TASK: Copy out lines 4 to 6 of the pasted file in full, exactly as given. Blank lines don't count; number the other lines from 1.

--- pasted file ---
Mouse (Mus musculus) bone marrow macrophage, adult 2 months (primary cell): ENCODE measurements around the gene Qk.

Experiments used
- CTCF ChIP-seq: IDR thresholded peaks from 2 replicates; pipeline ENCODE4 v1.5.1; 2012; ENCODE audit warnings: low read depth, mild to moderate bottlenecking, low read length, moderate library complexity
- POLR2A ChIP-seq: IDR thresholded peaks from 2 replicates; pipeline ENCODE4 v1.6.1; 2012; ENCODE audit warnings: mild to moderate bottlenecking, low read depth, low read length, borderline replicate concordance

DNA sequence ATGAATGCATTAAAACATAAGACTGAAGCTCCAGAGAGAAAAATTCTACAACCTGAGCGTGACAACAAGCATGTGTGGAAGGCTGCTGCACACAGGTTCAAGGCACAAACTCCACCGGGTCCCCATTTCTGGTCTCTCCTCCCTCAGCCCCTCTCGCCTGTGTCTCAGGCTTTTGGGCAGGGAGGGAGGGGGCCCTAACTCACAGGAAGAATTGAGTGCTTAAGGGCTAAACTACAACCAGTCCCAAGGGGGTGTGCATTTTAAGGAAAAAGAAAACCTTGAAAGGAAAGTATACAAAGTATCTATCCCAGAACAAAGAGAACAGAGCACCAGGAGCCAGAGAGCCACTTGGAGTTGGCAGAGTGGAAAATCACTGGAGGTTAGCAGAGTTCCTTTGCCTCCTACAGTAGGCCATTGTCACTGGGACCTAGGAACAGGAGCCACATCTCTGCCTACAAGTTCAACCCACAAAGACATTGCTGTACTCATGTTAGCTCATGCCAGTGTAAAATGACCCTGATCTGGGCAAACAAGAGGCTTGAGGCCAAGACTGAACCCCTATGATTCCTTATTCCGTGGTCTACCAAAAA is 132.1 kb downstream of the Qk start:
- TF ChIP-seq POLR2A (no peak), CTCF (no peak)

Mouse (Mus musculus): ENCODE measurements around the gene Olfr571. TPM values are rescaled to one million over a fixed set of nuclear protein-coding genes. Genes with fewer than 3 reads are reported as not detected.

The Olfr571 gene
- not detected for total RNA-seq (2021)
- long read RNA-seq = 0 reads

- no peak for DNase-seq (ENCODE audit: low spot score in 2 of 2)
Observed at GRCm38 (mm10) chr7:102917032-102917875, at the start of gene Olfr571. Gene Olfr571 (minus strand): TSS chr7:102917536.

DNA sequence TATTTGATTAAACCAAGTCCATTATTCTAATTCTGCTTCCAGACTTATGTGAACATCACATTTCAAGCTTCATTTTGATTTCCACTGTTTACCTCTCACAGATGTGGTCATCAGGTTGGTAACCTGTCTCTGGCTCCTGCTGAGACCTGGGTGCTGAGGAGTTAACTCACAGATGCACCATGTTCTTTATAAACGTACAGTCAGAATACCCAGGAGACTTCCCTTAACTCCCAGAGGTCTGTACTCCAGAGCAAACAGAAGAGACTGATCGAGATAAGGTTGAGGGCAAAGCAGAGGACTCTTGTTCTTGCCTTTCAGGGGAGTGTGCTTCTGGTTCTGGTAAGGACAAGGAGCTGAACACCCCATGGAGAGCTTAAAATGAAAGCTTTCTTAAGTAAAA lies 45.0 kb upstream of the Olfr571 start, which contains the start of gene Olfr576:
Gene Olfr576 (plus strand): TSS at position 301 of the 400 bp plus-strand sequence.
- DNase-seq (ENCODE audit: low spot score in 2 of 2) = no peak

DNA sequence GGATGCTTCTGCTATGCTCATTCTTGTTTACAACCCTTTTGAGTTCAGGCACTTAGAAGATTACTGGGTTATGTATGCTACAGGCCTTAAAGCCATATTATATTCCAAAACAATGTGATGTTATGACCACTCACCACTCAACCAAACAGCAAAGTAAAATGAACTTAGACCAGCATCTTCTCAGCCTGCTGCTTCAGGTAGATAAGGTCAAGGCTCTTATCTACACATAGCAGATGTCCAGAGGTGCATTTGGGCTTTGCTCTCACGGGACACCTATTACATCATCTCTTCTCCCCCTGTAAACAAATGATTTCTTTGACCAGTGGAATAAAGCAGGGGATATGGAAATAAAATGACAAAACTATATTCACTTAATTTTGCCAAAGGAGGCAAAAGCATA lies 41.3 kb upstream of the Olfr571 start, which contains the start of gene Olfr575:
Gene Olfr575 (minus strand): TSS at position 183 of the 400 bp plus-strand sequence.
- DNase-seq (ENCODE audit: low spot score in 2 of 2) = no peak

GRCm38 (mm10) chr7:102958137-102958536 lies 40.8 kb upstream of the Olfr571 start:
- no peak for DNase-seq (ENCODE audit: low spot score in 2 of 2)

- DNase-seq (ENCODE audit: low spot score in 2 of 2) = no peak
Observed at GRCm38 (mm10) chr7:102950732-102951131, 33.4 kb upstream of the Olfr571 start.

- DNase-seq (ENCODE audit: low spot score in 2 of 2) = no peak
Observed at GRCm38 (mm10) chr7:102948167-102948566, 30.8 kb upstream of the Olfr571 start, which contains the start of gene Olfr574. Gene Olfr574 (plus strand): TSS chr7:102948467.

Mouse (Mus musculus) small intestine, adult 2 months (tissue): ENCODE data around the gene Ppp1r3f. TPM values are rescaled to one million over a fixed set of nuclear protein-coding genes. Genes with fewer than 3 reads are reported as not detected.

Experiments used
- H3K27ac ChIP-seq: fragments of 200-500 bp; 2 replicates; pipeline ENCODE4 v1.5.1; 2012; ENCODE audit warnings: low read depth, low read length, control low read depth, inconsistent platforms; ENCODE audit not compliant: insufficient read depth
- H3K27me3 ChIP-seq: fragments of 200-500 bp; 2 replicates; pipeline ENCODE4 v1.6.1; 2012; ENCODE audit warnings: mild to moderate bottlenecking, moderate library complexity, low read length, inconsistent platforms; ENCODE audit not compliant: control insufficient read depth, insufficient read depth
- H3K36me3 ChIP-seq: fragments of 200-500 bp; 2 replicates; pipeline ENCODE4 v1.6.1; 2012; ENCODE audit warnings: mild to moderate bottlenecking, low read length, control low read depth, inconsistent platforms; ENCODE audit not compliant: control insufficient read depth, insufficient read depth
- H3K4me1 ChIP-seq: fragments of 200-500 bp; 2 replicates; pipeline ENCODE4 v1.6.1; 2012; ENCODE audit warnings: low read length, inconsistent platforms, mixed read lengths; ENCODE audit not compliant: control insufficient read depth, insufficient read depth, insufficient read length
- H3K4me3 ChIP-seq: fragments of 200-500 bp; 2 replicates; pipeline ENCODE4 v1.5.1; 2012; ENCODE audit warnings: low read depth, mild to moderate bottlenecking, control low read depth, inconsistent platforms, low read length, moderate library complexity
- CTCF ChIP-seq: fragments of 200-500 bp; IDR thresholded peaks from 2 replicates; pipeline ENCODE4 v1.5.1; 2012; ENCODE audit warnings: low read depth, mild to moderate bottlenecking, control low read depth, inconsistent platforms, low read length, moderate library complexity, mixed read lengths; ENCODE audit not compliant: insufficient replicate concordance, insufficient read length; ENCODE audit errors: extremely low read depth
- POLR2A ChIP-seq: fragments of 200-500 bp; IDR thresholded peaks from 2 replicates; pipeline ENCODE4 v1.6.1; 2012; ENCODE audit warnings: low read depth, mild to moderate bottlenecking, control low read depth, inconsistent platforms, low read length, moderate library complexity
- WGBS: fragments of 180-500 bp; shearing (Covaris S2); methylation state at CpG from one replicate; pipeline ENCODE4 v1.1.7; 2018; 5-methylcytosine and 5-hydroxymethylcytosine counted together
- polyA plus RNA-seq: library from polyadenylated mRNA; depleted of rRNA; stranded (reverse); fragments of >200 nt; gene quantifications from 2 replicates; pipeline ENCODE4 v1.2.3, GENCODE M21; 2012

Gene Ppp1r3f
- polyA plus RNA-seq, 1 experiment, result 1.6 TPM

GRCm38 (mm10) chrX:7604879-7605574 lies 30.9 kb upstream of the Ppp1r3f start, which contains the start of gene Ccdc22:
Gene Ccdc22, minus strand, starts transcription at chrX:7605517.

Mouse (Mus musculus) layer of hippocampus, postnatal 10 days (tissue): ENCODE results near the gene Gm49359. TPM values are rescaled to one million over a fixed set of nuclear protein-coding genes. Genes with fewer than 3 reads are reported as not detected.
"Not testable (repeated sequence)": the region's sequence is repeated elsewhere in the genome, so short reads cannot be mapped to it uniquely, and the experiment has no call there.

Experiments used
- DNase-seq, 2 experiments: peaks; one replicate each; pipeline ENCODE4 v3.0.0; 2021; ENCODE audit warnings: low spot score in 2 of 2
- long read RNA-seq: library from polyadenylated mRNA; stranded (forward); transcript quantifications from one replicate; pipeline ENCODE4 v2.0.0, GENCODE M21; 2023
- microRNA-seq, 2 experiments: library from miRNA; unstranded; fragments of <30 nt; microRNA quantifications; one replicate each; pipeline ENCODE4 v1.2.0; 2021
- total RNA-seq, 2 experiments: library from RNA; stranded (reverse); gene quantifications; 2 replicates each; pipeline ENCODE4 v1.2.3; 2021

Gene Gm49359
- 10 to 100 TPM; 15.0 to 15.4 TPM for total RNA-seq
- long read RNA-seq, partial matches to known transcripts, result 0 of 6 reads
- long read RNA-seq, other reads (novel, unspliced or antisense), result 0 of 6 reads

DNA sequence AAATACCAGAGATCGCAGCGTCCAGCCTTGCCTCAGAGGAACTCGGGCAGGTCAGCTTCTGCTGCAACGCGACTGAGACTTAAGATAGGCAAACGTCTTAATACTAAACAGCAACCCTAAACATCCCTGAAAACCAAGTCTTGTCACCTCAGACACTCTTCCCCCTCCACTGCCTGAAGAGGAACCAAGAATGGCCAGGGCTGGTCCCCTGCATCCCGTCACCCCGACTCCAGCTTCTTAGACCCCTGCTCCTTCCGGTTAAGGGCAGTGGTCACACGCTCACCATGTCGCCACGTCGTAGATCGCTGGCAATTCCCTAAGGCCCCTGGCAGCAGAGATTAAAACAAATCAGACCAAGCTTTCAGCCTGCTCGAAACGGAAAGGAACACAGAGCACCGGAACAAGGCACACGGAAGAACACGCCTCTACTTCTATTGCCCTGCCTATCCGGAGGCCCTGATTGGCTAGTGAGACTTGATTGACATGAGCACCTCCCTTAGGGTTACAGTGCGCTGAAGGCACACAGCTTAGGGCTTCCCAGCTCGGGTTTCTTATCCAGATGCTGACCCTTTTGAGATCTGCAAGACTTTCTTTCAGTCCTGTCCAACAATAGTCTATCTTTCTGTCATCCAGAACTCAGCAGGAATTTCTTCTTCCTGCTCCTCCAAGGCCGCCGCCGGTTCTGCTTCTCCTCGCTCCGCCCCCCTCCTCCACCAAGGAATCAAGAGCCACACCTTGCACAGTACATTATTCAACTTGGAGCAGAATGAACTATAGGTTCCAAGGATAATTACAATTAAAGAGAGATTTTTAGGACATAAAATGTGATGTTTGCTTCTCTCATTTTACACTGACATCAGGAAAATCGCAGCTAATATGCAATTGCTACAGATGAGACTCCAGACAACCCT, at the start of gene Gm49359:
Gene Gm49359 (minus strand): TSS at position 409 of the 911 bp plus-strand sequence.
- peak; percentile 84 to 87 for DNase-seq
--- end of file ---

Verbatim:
- POLR2A ChIP-seq: IDR thresholded peaks from 2 replicates; pipeline ENCODE4 v1.6.1; 2012; ENCODE audit warnings: mild to moderate bottlenecking, low read depth, low read length, borderline replicate concordance

DNA sequence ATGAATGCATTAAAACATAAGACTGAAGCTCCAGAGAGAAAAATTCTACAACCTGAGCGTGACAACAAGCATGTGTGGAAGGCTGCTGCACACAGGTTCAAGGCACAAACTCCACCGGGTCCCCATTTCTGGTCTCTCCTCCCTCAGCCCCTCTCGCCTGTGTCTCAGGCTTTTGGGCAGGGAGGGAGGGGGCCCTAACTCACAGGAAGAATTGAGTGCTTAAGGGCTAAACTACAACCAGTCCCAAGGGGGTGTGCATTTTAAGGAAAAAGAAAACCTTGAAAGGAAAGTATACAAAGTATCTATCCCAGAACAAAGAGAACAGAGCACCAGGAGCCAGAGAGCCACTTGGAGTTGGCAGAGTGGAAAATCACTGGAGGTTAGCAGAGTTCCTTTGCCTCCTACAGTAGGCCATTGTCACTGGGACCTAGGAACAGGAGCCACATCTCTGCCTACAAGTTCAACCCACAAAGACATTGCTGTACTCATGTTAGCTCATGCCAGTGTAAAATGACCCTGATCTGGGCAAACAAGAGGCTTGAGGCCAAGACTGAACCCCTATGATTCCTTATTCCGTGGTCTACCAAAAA is 132.1 kb downstream of the Qk start:
- TF ChIP-seq POLR2A (no peak), CTCF (no peak)